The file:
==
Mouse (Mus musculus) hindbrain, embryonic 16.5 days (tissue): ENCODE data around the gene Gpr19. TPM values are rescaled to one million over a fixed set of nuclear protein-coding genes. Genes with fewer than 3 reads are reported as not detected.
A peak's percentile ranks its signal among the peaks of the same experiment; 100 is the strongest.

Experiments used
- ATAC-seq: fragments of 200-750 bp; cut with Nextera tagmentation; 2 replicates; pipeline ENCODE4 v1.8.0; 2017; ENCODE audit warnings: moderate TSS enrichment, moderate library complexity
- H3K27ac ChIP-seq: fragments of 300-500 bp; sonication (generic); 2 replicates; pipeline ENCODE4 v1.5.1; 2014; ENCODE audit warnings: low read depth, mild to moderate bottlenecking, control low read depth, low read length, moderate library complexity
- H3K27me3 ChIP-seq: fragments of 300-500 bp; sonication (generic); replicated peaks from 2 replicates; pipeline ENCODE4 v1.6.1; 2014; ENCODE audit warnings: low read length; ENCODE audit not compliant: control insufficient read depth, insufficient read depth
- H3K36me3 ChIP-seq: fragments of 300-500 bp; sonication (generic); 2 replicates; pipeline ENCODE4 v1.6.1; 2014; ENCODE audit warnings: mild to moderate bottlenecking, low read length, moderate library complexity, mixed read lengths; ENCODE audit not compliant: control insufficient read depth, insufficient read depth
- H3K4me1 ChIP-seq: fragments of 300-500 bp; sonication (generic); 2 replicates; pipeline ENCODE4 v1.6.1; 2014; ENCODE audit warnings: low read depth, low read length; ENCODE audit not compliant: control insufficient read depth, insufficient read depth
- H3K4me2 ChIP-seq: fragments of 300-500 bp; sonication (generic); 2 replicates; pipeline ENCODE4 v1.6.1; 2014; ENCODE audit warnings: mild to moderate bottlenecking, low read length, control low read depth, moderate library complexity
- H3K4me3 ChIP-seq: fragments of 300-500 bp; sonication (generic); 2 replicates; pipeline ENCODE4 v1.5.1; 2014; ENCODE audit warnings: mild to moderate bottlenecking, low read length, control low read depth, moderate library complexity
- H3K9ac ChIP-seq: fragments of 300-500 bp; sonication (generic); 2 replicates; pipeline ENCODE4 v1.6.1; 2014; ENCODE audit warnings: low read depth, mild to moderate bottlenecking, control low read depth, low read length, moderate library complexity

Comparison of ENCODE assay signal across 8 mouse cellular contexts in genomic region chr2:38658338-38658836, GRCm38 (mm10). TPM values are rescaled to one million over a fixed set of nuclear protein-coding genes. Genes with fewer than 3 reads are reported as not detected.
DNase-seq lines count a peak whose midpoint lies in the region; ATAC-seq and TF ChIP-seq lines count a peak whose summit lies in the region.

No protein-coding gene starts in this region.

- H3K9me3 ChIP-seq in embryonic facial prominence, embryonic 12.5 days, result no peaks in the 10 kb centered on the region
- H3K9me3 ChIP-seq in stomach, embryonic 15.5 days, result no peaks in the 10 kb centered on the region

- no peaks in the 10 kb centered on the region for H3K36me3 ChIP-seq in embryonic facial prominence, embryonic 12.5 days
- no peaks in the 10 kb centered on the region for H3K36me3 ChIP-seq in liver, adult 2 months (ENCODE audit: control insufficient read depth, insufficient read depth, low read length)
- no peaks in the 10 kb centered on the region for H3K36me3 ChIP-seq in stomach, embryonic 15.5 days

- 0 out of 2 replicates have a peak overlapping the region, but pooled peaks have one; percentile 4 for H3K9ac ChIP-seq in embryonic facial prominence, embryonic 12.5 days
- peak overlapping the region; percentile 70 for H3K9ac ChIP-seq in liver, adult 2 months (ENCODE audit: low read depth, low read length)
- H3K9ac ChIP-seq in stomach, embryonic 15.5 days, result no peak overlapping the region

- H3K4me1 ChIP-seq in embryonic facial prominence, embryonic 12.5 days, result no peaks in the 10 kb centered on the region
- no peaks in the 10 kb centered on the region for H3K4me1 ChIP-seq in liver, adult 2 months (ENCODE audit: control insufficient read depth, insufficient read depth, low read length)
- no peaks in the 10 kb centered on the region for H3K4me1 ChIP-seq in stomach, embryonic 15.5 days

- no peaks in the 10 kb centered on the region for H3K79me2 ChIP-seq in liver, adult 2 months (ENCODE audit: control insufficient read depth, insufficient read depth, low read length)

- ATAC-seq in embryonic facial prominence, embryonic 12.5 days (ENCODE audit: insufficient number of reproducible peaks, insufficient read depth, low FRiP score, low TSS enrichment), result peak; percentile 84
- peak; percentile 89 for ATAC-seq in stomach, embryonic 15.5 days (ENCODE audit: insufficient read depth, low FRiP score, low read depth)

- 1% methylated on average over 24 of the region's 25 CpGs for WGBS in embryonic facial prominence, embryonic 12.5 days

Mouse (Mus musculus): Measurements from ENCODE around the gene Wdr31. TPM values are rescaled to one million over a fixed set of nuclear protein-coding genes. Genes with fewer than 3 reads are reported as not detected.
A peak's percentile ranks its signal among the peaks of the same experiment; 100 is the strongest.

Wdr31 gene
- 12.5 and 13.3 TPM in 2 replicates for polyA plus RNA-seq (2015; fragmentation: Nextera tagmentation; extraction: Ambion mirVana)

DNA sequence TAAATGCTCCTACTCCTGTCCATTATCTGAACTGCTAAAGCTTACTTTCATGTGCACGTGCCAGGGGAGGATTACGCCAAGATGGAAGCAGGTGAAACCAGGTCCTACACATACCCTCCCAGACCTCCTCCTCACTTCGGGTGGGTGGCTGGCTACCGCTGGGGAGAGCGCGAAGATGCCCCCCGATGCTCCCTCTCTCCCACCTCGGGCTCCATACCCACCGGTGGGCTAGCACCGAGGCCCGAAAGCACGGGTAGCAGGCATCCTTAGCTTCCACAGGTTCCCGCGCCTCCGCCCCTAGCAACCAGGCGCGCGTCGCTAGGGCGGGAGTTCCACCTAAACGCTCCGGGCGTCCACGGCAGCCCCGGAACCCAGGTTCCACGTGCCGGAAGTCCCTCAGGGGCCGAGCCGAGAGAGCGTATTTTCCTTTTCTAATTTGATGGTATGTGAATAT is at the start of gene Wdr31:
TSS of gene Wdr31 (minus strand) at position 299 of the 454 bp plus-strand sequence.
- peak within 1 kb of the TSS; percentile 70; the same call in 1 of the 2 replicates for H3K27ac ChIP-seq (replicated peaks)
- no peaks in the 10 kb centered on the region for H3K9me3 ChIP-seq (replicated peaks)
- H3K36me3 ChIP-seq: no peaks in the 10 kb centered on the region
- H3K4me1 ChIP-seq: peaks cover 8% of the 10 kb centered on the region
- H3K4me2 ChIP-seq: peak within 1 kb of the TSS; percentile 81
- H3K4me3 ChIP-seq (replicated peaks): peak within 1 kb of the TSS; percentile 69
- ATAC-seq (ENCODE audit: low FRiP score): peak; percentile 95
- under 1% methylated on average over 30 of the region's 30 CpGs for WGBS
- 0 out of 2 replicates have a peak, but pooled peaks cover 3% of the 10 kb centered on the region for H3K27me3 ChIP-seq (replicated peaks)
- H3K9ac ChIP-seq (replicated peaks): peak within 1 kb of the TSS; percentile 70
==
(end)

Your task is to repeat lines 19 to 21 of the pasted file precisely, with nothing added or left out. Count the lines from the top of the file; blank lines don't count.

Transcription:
- no peaks in the 10 kb centered on the region for H3K36me3 ChIP-seq in stomach, embryonic 15.5 days

- 0 out of 2 replicates have a peak overlapping the region, but pooled peaks have one; percentile 4 for H3K9ac ChIP-seq in embryonic facial prominence, embryonic 12.5 days
- peak overlapping the region; percentile 70 for H3K9ac ChIP-seq in liver, adult 2 months (ENCODE audit: low read depth, low read length)